Carl Richards Breaks Through Complexity with Elegant Simplicity
The KISS method (Keep It Simple Stupid) is used and often celebrated across industries.
Your audience cares about what your product or service can do for them and how it can change their lives.
The simpler the explanation, and the faster they can grasp it, the better.
Carl Richards is a Certified Financial Planner™, creator of the “Sketch Guy” column, appearing weekly in The New York Times since 2010, author of “The Behavior Gap.”
Carl is widely known for simplifying the complex subject of finance by creating easy-to-understand sketches.
In this episode, we chat about how to navigate emotional situations productively, eliminating distractions that leave audiences empty, and how elegant simplicity can change not only your life but the life of your clients.
- What the best training in the financial industry doesn’t prepare you for. The answer may surprise you.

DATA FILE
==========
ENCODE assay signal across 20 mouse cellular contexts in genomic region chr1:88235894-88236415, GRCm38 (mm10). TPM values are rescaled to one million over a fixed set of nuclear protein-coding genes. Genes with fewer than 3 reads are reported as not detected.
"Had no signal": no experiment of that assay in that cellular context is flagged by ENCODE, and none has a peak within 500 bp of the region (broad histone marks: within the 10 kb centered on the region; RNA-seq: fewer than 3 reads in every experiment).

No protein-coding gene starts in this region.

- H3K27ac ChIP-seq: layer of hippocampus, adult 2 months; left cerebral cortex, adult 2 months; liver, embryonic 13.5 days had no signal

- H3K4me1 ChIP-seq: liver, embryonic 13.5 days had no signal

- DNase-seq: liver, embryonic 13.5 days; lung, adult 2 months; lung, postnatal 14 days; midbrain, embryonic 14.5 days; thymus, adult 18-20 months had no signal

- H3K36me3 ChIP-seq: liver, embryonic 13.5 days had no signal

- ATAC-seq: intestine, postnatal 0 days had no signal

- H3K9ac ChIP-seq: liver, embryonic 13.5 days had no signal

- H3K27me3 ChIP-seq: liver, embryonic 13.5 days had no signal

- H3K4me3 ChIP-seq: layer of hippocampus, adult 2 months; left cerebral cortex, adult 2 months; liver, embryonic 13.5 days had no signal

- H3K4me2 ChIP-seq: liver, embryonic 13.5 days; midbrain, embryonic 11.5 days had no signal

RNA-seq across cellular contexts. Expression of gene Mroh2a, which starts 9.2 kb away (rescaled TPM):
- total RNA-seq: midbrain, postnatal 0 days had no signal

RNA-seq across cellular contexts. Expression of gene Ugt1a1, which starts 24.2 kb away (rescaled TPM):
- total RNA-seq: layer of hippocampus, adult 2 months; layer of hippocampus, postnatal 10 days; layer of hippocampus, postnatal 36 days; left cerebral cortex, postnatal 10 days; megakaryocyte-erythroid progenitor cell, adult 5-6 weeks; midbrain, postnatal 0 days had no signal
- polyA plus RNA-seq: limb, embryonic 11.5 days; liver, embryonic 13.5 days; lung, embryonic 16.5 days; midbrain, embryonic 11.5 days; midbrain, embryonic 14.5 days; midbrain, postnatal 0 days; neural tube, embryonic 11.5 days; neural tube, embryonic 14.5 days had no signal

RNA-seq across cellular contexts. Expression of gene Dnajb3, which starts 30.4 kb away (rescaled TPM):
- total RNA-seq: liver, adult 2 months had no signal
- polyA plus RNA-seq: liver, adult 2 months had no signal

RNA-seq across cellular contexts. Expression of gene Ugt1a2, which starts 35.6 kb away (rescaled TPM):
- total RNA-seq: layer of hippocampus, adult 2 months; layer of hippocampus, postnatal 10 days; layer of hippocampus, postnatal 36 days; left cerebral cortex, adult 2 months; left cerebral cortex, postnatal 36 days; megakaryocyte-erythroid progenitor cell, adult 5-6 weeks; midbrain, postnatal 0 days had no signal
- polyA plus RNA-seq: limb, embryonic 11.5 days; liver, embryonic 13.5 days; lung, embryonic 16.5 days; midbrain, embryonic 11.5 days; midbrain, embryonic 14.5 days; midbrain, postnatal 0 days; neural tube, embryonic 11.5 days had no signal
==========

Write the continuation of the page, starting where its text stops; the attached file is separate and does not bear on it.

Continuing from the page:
- How to simplify your message with custom illustrations. Good news, you don’t need to have an art degree to do it.
- The one presentation format that you should STOP right now. We’ve all fallen victim to it.
- The 2-word phrase that breaks client trust and the 2-word phrase that solidifies it.
- Why having a “diagnosis before you prescribe” mentality will take your client relationship to the next level.
- How to reignite, and ultimately keep, the spark of innovation alive.
- The exercise you can do right now, that will determine if you’re differentiating yourself from your competition. Not just in your community but nationally.
- And the one strategy Carl wants you to steal that increases happiness personally and professionally.
Links to check out:
- Articles in the NY Times
- Kitces & Carl Ep. 35: Favorite Questions To Ask A Prospective Client To Build Trust
- Behavior Gap Radio